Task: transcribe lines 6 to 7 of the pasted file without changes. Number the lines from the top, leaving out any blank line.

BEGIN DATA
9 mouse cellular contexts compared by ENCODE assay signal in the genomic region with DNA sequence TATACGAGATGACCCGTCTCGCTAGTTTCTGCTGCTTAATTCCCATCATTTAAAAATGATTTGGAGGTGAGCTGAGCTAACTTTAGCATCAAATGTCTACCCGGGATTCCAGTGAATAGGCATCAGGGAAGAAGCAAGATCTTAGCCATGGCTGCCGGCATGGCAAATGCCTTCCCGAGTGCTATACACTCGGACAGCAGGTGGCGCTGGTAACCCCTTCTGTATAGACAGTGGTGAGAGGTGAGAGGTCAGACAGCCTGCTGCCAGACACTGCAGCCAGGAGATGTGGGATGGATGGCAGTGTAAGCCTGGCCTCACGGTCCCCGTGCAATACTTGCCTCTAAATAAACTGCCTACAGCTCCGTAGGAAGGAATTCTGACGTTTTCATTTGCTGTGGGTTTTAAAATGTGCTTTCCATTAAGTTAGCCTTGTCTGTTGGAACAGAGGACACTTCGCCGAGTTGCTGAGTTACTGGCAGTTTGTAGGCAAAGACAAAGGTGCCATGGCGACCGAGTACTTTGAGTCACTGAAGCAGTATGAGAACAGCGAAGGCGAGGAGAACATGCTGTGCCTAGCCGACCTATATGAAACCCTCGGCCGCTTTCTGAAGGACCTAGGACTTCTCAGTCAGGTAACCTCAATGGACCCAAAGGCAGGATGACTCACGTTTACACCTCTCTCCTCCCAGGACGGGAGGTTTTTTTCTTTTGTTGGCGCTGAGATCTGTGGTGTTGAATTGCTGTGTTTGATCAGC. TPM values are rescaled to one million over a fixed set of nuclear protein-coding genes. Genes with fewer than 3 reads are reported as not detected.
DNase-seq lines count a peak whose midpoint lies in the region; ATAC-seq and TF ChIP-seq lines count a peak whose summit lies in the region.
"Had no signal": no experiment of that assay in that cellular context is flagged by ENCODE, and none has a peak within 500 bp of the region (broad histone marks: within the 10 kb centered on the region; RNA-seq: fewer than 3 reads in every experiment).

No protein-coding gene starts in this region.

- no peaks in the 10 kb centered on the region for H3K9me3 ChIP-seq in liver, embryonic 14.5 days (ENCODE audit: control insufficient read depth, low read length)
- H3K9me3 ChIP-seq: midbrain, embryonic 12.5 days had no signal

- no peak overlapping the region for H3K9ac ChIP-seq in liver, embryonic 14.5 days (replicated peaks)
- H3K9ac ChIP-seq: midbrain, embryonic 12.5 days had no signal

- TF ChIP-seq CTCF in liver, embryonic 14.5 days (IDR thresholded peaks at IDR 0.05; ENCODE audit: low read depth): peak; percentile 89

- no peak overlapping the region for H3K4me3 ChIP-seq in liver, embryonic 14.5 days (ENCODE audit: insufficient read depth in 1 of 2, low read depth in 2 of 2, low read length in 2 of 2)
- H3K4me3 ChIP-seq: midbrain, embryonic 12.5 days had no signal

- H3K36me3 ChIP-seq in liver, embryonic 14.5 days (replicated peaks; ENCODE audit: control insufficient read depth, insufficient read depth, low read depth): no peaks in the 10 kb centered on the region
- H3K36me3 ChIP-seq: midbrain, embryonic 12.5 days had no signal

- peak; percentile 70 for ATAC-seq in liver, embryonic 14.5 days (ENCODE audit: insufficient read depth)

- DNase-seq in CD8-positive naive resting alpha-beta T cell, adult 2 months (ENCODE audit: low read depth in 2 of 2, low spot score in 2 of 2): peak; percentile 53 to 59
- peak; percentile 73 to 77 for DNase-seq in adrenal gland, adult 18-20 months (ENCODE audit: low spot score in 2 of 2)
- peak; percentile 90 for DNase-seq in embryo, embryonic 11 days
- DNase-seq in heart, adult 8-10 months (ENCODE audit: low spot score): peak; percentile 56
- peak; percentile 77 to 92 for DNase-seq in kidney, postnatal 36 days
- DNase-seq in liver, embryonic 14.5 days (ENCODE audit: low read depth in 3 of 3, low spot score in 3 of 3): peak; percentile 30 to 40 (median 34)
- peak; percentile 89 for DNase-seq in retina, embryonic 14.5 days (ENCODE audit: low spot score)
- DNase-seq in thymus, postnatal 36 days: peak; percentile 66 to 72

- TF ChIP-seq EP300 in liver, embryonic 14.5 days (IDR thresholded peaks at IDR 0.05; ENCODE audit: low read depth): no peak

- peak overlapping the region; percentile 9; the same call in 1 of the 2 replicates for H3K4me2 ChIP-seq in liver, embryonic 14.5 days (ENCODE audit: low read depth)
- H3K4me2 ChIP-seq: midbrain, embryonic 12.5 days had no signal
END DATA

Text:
- H3K9me3 ChIP-seq: midbrain, embryonic 12.5 days had no signal

- no peak overlapping the region for H3K9ac ChIP-seq in liver, embryonic 14.5 days (replicated peaks)